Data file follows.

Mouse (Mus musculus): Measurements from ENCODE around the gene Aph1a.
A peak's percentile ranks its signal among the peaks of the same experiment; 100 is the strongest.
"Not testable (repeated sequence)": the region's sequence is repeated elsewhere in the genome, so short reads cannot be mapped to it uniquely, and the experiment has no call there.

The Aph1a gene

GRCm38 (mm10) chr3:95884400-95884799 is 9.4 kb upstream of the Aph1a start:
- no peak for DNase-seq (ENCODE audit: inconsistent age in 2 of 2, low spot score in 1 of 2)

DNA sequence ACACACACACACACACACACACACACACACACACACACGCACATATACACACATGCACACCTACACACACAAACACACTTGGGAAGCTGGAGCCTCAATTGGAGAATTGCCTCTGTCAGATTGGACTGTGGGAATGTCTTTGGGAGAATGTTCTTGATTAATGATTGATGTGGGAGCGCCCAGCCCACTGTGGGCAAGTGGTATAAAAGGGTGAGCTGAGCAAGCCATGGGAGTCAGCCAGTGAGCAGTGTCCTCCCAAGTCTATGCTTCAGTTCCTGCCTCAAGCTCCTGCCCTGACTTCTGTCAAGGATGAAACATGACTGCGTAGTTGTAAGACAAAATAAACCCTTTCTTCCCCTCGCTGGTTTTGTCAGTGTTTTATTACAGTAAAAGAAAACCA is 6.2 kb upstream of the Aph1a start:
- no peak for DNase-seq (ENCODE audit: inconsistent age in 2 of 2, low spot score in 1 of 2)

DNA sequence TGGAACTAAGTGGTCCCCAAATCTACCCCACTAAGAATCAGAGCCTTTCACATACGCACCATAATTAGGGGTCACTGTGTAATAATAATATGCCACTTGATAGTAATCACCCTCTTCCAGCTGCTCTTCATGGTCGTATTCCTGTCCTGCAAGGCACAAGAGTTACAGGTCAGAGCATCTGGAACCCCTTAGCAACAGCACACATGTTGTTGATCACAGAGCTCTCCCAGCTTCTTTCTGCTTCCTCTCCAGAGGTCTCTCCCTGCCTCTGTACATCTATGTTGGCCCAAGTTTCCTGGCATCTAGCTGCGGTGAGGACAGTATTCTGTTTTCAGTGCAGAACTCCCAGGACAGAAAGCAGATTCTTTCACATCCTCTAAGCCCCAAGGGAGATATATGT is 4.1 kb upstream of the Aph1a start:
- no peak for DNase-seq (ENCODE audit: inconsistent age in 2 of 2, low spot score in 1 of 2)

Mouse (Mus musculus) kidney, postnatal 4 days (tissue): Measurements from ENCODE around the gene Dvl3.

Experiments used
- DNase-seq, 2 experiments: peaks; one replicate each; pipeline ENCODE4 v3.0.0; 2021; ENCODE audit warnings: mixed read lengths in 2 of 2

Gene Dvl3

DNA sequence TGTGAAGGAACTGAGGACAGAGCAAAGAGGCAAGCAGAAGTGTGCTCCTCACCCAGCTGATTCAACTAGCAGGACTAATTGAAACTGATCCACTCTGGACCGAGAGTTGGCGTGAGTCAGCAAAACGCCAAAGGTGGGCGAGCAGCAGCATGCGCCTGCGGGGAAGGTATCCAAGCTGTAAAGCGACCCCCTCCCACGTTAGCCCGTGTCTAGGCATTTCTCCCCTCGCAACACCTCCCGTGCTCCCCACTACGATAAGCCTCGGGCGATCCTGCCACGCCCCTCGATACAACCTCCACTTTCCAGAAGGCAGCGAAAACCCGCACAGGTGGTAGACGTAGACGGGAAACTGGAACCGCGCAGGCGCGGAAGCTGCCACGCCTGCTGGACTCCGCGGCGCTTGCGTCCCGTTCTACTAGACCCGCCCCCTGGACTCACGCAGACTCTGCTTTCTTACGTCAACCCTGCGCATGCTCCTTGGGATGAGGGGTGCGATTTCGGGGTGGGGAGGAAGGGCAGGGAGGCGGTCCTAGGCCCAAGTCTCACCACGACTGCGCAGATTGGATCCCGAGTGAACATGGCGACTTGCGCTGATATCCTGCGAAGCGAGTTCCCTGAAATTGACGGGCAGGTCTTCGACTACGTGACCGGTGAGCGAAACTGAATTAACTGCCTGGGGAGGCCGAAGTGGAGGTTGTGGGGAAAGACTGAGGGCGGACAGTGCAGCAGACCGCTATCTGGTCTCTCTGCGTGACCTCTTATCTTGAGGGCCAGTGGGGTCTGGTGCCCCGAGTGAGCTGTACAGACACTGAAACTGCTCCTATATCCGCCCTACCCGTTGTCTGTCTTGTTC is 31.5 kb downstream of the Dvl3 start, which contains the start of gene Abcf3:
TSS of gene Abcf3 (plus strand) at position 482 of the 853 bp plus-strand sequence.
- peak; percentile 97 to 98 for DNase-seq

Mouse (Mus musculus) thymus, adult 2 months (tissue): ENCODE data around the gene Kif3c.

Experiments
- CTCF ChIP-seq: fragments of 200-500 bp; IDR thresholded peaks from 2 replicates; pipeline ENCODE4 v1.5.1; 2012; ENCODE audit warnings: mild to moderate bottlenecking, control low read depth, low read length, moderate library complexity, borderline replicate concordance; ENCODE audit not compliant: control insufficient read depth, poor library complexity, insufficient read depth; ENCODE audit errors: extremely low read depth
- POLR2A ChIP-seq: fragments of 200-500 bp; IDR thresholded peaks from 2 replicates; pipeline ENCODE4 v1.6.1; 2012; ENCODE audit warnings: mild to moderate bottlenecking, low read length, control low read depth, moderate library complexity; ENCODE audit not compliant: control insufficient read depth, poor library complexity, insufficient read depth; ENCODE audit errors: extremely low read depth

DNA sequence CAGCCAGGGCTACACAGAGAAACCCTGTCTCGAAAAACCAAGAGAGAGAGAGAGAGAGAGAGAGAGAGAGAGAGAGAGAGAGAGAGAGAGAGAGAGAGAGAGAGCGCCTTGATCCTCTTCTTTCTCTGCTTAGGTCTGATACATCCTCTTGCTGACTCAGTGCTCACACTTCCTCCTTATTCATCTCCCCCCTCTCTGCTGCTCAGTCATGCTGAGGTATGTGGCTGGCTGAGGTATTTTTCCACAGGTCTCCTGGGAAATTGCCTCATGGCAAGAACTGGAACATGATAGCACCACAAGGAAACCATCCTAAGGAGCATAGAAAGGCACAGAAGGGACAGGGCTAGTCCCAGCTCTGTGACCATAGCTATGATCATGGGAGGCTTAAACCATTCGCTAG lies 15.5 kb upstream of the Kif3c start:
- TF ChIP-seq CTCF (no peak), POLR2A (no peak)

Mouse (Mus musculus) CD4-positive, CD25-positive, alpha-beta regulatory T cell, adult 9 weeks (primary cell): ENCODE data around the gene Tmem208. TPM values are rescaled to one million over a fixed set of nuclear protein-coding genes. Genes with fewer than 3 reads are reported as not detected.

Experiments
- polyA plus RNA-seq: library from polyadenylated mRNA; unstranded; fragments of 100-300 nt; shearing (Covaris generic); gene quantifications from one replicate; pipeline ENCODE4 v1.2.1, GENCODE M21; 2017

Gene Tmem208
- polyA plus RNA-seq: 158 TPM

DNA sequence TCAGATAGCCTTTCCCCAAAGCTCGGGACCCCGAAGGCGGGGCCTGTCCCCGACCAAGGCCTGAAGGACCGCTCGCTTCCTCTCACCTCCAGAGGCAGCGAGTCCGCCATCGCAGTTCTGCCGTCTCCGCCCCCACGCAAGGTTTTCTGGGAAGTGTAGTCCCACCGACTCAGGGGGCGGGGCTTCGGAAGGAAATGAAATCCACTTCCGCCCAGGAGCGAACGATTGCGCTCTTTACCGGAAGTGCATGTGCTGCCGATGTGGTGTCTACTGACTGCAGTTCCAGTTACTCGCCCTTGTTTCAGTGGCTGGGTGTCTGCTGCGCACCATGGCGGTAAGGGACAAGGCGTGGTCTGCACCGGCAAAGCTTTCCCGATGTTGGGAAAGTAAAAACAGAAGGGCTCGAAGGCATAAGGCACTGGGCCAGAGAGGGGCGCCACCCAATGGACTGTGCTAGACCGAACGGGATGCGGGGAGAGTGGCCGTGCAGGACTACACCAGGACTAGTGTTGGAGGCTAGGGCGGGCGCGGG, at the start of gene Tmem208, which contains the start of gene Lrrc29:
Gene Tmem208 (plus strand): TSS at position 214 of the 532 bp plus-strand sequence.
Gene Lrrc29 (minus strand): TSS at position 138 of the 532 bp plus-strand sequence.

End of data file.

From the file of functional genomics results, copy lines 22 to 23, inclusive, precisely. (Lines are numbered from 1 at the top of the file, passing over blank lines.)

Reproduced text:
DNA sequence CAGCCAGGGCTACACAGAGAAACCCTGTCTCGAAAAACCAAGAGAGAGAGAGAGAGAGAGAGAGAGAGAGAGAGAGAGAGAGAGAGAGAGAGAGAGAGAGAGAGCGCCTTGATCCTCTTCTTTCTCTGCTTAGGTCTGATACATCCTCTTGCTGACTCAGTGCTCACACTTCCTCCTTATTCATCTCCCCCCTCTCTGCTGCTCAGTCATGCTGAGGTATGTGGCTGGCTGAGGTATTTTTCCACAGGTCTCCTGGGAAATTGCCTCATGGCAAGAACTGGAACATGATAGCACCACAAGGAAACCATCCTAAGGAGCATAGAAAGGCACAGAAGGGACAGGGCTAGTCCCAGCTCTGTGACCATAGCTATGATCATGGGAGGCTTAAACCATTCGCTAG lies 15.5 kb upstream of the Kif3c start:
- TF ChIP-seq CTCF (no peak), POLR2A (no peak)